The Gift of Leadership


I invite you to think about a recent interaction when you felt inspired by an individual or group. What resonated with or shifted inside of you? What emerged, as a result?

That experience is the influence—the gift—of leadership. Maybe you observed a leader’s capacity to cut through complexity and provide clarity and direction or some form of skillful leadership beneath our conscious awareness. David Lapin defines leadership as “the capacity to influence others to change their attitudes, opinions, or actions, without the use of power.” We are all capable of it. Yet, we do not always lead in the moment.

What gets in the way? What is it, for you? It could be…

  • Thinking, “I don’t matter” or “It won’t make a difference.”
  • Assuming, “I won’t get it right or execute perfectly.”
  • Judging, “I don’t really know…” or “I am not…”
  • Fearing (protecting), “If I…then…might happen.”

At times, I’ve self-edited for all these reasons. In my experience, there is usually not an immediately identifiable consequence. And yet when there’s hesitation, what we can uniquely offer is restrained, instead of shared. During the past decade, as a former management consultant and after training to become a Certified Coach, I have since learned to give of myself more generously. And it is indeed a generous act, as it takes vulnerability, courage, and clarity of commitment. The gift of leadership comes from the heart.

I recently attended a virtual retreat with other thought leaders from a 10-month leadership development program we completed a few years ago. We each agreed to lead a segment of the retreat. On the first day, the morning ritual team guided everyone through some fun, practical stretches, intention setting for the day, and time in nature, followed by morning pages. In these moments I was reminded of the gift of leadership.

Given the COVID-19 pandemic, physically distancing from those we love and care about, I felt tremendous relief and comfort in allowing myself to be guided by trusted company. It was just a moment of leadership, but it moved me deeply, and it was a reminder that we need leaders to lead. And when they do, it is a gift.

As leaders, we do not need to have it all figured out or get it all right. What if we all started to take ownership of our words, our behavior, and our impact? As adrienne maree brown says in her book, Emergent Strategy, “Actions and inactions affect everyone and everything around us.” What if we took responsibility for our action and our inaction? What could be “the next most elegant step,” acknowledging what is known and unknown? People tend to be more gracious and generous in their interpretation of our behaviors than we are inclined to recognize.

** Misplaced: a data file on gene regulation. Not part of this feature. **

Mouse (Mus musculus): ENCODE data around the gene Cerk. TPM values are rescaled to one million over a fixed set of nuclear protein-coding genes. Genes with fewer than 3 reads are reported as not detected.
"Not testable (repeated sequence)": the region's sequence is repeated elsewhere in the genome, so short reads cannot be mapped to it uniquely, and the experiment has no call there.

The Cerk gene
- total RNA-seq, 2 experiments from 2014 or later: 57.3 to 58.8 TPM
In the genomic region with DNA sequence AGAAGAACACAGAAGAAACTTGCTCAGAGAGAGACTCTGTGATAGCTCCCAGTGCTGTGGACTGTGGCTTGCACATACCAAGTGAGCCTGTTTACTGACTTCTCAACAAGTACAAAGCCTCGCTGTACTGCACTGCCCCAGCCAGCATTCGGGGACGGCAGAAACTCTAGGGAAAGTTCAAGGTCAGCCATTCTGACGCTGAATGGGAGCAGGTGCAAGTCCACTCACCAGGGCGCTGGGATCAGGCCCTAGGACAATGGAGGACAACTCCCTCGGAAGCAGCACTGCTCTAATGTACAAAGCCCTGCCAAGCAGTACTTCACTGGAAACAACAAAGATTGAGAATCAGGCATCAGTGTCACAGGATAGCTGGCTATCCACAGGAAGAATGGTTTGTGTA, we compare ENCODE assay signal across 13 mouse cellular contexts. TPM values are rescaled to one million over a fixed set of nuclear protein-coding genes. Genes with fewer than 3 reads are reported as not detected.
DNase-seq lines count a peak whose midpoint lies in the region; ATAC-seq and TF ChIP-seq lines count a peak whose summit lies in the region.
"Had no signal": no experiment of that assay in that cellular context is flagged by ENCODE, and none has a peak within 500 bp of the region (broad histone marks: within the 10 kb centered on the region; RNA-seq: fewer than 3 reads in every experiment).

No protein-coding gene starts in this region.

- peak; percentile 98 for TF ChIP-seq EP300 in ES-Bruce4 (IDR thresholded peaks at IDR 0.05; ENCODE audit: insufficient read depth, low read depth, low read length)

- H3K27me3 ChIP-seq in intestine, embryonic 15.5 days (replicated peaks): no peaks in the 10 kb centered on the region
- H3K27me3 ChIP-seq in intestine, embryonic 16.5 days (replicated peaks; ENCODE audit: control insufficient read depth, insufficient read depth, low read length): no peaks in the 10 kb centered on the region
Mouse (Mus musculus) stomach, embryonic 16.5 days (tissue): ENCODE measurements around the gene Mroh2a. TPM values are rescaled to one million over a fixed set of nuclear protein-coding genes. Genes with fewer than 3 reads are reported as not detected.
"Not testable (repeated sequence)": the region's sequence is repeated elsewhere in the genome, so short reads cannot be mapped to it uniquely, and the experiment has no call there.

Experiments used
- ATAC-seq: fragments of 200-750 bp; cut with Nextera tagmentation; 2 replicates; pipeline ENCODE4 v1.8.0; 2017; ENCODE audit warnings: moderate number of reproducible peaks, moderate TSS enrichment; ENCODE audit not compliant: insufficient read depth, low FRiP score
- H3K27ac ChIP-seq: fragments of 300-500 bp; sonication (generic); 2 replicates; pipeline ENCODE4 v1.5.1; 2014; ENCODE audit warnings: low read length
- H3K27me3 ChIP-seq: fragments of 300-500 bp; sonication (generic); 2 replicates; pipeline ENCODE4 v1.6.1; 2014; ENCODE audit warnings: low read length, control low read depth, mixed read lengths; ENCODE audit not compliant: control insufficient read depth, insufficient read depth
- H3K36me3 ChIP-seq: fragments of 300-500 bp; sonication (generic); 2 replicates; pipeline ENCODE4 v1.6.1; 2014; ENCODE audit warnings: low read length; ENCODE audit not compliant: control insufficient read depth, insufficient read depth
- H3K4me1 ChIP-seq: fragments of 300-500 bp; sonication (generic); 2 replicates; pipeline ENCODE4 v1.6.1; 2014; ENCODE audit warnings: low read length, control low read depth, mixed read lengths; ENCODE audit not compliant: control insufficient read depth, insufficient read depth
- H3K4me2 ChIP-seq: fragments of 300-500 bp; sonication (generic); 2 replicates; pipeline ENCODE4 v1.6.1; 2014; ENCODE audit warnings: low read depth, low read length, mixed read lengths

But how? How do we go before we know? The answer resides inside of you. It can be found in the quiet moments of stillness, when you look inward, at your truth. To access this, leaders have ritual.

One of my personal daily practices is to meditate for 40 minutes in the morning, before anything else, and then set intentions for my day. What do I need today? What is important? How can I give generously of myself? How can I share my unique capabilities to live my purpose? Taking a moment to get clear provides discernment and direction for how I will show up the rest of the day.

The magic is in purposeful, albeit imperfect, execution. Being clear on my intention means I am de-centered less often. And when I do veer off course, I can find my way back to myself more quickly. It results in having more of the impact I intended, rather than the habitual patterns of unintended and even regretful behavior.

Establishing centering practices impacts not only ourselves, but also everyone in our sphere of influence. As Octavia Butler says, “All that you touch you change / all that you change, changes you.” These rituals give us an opportunity to reflect more skillfully on what we want—for ourselves and for others—and what is needed. This discernment is wisdom.

For us at Lapin International, wisdom means cultivating the capacity to remain open to learning. We maintain an open and curious mindset to see reality from multiple lenses, to self-regulate, and to be present. In that space, there emerges an opportunity to give of oneself, to lead in a way that only you could. David reminds us, “No one else can make the difference we were created to make.” And this takes practice. It is the practice of knowing and deliberately owning your impact.

Through ritual, presence, and wisdom, we begin to recognize that we are always practicing something. What are you practicing? And what is the legacy of your practice? What is the gift of your leadership?